Management and Outcomes of Acute Surgical Patients at a District Hospital in Uganda with Non-physician Emergency Clinicians.

TitleManagement and Outcomes of Acute Surgical Patients at a District Hospital in Uganda with Non-physician Emergency Clinicians.
Publication TypeJournal Article
Year of Publication2017
AuthorsDresser C, Periyanayagam U, Dreifuss B, Wangoda R, Luyimbaazi J, Bisanzo M
Corporate AuthorsGlobal Emergency Care Collaborative Investigators
JournalWorld J Surg
Date Published2017 Apr 12
ISSN Number1432-2323
Abstract

INTRODUCTION: Acute surgical care services in rural Sub-Saharan Africa suffer from human resource and systemic constraints. Developing emergency care systems and task sharing aspects of acute surgical care addresses many of these issues. This paper investigates the degree to which specialized non-physicians practicing in a dedicated Emergency Department contribute to the effective and efficient management of acute surgical patients.

METHODS: This is a retrospective review of an electronic quality assurance database of patients presenting to an Emergency Department in rural Uganda staffed by non-physician clinicians trained in emergency care. Relevant de-identified clinical data on patients admitted directly to the operating theater from 2011 to 2014 were analyzed in Microsoft Excel.

RESULTS: Overall, 112 Emergency Department patients were included in the analysis and 96% received some form of laboratory testing, imaging, medication, or procedure in the ED, prior to surgery. 72% of surgical patients referred by ED received preoperative antibiotics, and preoperative fluid resuscitation was initiated in 65%. Disposition to operating theater was accomplished within 3 h of presentation for 73% of patients. 79% were successfully followed up to assess outcomes at 72 h. 92% of those with successful follow-up reported improvement in their clinical condition. The confirmed mortality rate was 5%.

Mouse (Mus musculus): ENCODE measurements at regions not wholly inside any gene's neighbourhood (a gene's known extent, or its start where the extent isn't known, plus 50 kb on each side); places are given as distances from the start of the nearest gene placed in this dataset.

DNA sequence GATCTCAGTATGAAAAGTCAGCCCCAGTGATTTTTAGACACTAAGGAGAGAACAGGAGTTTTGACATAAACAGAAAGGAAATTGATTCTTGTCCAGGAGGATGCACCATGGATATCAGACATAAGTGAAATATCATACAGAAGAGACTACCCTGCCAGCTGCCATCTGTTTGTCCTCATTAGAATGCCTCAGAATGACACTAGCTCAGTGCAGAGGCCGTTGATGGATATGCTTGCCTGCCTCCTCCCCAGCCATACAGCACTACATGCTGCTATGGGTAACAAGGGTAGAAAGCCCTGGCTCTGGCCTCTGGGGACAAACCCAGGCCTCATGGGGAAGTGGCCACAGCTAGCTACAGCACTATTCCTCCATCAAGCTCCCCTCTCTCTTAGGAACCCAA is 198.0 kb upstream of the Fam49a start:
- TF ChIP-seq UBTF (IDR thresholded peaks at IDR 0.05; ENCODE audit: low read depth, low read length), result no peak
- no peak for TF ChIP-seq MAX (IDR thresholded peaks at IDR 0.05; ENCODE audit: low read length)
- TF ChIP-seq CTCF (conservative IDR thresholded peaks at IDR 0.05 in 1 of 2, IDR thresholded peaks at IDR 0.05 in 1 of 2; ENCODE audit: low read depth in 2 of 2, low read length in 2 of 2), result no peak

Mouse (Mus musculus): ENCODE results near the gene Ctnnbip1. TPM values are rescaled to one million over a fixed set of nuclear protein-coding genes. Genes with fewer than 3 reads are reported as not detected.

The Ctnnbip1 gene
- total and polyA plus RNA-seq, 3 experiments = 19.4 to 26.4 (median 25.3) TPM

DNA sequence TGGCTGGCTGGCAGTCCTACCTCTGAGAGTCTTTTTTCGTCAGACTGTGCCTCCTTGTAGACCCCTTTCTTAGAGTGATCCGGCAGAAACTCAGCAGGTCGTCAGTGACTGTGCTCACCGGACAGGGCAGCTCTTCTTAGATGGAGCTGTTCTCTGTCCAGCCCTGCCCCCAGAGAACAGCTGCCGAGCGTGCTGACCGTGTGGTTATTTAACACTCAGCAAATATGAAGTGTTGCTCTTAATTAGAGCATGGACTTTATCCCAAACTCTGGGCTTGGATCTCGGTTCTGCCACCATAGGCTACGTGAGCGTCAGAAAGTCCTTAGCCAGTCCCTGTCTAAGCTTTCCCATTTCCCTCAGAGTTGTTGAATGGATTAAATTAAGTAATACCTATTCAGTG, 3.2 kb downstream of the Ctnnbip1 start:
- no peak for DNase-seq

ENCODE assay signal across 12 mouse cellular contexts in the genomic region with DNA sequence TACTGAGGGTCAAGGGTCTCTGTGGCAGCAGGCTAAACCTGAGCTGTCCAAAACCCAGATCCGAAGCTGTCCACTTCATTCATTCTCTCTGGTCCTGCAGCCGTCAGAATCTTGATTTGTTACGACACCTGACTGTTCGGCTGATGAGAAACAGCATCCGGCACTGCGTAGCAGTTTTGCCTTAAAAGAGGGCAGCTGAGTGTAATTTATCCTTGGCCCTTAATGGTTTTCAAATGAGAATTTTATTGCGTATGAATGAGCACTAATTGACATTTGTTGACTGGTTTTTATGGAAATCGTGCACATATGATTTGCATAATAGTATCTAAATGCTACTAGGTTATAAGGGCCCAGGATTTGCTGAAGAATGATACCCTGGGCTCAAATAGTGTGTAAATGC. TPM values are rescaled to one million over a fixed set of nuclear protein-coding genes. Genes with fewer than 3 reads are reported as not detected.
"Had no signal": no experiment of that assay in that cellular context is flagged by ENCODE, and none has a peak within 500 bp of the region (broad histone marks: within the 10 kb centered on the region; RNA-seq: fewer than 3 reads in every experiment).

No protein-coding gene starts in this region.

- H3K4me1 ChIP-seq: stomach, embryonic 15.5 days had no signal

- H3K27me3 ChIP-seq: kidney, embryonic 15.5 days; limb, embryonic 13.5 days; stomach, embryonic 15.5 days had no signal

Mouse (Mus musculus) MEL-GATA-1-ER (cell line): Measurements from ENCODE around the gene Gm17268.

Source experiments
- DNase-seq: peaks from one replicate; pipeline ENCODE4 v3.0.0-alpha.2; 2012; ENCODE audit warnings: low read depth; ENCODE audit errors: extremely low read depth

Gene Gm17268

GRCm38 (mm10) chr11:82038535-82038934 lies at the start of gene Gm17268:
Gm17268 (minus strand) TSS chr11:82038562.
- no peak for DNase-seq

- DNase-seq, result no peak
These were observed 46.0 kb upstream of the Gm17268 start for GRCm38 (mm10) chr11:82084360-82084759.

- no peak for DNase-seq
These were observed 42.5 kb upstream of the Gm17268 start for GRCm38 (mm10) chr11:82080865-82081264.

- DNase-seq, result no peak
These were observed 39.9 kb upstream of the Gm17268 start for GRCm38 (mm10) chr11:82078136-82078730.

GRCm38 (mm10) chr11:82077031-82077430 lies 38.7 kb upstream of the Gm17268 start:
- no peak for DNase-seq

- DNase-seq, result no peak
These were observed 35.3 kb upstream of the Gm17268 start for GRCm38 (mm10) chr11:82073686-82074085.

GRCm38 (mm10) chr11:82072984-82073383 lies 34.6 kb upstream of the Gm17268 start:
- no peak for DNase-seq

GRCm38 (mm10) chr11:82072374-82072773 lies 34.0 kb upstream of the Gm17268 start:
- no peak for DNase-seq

CONCLUSION: Specialized non-physician clinicians practicing in a dedicated Emergency Department can perform resuscitation, bedside imaging and laboratory studies to aid in diagnosis of acute surgical patients and arrange transfer to an operating theater in an efficient fashion. This model has the potential to sustainably address structural and human resources problems inherent to Sub-Saharan Africa's current acute surgical care model and will benefit from further study and expansion.

DOI10.1007/s00268-017-4014-7
Alternate JournalWorld J Surg
PubMed ID28405807
Faculty Reference: 
Bradley A. Dreifuss, MD